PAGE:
ROOTS of Social Inequality Forum

Feb 16, 2021 from 10:00 AM to 02:00 PM

Virtual. For the videoconference link, please contact Tim Kerig

Title: Big mounds for big chiefs? On the multifaceted social frameworks of burial mounds and burial mound building from a Eurasian perspective

Speaker: Sabine Reinhold, Eurasia-Department, German Archaeological Institute, Berlin



Burial mounds are a ubiquitous feature in any Eurasian landscape. Beyond the densely settled Europe, barrows still dominate vistas and constitute cultural landscapes. Some of the mounds are huge in their dimensions, some of them nearly invisible; some form long lines, some clusters, and others stand as solitary monuments. These mounds are emblematic for Bronze and Iron Age societies, even their roots date back to Neolithic or Eneolithic times. Many of the narratives associated with Bronze and Iron Age such as increase in social disparities and the vectors of social inequality, are closely intertwined with the few great and many small burial mounds of this epochs. Huge monuments with impressive burial inventories presenting males with warrior equipment’s and females with splendid costumes – the graves inside the mounds offered perfect arguments to reconstruct elites, their social and even political role. They are based concepts of domination and sovereignty that we associate with early or medieval societies. But is the analogy correct? Are monumental mounds of the 4th millennium BC in the Caucasus built over the graves of early ‘kings’, ‘big chiefs’ or ‘big men’, as they are in later historical epochs? Is a big mound in itself an emblem of ‘kingship’ and neighbouring smaller construction that of associated elites?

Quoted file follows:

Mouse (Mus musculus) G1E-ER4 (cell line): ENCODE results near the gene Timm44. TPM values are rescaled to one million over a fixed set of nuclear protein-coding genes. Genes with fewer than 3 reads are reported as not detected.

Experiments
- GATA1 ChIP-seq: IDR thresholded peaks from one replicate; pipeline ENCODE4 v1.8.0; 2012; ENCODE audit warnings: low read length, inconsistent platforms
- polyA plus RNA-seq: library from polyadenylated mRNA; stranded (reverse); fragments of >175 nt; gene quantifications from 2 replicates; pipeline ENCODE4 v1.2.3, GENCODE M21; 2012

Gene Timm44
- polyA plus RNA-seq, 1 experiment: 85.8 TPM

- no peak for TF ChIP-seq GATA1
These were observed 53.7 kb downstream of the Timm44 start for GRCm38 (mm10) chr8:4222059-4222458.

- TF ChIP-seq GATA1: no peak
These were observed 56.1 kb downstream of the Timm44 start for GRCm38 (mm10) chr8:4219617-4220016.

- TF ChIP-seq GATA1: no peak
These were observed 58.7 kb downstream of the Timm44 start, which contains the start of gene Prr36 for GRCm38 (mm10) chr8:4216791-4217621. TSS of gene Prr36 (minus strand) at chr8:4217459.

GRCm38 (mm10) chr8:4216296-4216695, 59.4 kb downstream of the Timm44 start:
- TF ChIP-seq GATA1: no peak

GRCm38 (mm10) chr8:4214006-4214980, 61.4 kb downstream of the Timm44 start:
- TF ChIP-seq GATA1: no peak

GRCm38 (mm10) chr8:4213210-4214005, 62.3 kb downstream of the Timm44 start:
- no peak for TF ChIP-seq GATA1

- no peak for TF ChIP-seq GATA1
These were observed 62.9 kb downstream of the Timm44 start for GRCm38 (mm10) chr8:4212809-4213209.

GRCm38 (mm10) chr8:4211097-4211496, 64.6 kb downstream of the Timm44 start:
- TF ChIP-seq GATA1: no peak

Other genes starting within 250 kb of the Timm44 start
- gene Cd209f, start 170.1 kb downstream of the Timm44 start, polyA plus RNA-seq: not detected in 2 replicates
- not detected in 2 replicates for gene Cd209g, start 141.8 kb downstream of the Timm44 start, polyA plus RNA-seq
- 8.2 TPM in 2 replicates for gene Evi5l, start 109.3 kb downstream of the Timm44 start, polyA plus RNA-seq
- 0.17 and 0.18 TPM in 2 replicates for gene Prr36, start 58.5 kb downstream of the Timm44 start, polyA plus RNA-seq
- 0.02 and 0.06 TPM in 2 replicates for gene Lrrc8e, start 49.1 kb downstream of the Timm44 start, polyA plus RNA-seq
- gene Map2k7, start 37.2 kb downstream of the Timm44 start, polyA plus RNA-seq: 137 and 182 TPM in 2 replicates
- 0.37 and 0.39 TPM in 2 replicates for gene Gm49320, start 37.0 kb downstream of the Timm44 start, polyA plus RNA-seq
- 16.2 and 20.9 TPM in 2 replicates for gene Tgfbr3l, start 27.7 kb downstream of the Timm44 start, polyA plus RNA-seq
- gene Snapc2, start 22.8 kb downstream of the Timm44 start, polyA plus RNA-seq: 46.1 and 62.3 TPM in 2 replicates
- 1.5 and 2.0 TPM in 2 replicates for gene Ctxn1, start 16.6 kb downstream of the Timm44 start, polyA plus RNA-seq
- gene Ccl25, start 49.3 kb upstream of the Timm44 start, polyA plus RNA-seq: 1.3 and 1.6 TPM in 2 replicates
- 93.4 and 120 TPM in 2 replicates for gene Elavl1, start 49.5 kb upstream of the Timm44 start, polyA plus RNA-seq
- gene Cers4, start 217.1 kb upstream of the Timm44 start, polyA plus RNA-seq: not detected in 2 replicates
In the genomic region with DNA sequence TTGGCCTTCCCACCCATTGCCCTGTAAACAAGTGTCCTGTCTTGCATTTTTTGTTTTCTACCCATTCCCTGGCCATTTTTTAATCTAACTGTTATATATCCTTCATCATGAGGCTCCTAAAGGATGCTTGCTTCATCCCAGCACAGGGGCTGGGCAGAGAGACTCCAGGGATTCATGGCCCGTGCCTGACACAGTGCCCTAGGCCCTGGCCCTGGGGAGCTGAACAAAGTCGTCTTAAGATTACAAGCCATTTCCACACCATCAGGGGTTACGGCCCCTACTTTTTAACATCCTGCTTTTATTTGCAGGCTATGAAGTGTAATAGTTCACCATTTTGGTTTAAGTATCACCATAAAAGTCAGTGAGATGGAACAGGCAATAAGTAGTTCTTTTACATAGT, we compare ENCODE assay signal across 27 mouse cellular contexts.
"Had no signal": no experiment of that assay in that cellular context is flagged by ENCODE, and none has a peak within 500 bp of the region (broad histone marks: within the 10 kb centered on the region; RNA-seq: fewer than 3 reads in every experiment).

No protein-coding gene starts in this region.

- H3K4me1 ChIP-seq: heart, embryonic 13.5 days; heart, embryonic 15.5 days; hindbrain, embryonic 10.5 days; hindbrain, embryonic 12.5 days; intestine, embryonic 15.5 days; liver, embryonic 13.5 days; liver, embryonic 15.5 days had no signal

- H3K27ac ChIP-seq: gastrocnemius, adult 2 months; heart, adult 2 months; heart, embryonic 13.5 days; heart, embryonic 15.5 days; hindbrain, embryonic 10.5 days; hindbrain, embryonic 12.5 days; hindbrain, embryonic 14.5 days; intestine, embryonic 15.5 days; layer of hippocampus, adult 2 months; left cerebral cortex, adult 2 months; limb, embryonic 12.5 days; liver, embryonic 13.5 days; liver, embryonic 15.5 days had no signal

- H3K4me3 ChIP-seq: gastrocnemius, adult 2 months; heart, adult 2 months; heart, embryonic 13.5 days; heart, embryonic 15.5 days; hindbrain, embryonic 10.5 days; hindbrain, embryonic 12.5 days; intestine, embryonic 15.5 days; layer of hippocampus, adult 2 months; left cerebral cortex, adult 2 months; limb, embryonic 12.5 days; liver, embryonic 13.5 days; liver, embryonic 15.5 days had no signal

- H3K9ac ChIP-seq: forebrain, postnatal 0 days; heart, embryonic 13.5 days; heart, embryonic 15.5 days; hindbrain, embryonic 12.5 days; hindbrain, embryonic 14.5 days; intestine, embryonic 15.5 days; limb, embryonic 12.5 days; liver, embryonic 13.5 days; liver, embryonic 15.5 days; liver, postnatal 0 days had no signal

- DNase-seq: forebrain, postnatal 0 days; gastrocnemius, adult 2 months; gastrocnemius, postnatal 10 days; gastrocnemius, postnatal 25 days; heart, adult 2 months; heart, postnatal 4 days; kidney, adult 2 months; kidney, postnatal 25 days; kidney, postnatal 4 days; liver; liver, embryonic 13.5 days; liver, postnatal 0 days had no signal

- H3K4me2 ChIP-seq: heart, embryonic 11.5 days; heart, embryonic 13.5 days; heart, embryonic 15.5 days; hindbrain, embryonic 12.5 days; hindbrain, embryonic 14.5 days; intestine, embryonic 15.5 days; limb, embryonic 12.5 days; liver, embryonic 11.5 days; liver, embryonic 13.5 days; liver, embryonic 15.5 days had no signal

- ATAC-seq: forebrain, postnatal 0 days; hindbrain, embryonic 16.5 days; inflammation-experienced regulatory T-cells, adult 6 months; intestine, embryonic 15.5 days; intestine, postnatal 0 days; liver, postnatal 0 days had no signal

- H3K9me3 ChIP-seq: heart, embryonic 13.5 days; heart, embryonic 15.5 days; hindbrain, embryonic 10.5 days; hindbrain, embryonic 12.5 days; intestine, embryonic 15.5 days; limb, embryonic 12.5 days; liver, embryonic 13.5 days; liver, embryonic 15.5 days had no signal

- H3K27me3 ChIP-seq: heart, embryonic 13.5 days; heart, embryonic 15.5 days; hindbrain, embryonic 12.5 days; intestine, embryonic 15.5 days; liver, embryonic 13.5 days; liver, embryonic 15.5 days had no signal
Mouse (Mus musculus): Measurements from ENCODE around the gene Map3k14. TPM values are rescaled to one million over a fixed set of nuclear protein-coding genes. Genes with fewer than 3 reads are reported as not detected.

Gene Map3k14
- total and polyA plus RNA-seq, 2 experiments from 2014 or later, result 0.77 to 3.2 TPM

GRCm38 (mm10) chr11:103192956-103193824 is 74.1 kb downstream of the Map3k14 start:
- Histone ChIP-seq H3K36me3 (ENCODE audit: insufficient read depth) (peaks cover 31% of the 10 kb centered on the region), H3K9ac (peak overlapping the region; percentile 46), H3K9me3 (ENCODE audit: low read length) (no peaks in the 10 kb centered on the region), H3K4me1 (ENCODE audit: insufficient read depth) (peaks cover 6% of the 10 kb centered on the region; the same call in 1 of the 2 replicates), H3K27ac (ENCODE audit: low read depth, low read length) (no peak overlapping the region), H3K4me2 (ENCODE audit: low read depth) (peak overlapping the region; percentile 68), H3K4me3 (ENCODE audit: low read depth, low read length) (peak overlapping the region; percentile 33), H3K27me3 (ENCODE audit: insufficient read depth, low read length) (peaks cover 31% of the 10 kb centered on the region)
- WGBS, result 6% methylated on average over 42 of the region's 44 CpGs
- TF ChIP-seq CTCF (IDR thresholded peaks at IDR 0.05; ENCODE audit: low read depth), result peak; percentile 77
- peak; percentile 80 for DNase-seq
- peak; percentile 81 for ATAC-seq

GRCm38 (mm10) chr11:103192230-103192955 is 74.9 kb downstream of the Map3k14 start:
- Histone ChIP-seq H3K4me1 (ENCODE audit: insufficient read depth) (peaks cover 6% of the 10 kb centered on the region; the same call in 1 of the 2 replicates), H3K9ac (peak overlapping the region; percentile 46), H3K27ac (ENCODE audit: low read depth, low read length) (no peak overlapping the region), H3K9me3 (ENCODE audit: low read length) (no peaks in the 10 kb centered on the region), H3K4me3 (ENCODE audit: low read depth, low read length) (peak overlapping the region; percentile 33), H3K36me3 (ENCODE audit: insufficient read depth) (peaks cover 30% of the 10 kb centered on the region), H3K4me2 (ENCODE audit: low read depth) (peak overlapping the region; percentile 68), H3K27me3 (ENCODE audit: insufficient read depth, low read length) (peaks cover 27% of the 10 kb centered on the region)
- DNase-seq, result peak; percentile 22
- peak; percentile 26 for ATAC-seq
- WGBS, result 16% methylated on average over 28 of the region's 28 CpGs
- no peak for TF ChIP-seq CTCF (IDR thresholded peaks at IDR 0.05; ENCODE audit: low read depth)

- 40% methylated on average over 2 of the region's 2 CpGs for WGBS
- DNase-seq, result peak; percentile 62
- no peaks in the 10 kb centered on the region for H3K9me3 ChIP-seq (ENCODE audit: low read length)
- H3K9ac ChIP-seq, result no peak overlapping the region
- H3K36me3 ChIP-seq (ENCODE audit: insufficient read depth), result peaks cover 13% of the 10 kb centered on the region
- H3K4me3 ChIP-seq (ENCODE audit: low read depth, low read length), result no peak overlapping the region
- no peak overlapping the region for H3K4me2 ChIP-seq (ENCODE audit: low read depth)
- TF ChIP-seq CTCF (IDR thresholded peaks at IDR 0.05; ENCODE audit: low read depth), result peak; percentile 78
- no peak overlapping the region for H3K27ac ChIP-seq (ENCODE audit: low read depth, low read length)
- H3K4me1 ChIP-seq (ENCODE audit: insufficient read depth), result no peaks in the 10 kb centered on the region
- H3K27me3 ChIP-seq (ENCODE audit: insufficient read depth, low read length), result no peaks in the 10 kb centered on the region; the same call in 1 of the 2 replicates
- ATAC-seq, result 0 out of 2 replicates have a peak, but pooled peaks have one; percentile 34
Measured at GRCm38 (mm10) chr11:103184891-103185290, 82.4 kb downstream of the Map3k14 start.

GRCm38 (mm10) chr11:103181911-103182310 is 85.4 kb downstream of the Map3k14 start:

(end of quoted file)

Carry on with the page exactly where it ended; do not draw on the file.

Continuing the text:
In his poem ‘Questions of a Reading Workman’, Bertold Brecht pointedly posed the question on the relationship of historically spotlighted and forgotten protagonists, the ‘kings’ and the ‘others’ that are found in many of the narratives on elites and monuments, – “Who built the seven towers of Thebes? The names of kings are mentioned in the books. Did those kings drag those boulders? …“. I would like to follow in my talk this leitmotif. Who participated for what reasons in the creation of burial mounds in Western Eurasia? What does the actual archaeological sources tell us about the persons in the graves, those who interacted with the deceased and the bereaved, those who took part in the funerals, and those who finally built the monuments for their(?) remembrance? How much of social inequality can we really reconstruct from the difference in size and expenditure of the resulting constructions? The talk will focus on the onset of this phenomenon in the 5th and 4th millennium BC with a focus on early mounds in the Caucasus and the Black Sea region. This is one of the two early hotspots in the emergence of the idea to erect a mound at the spot of a burial.

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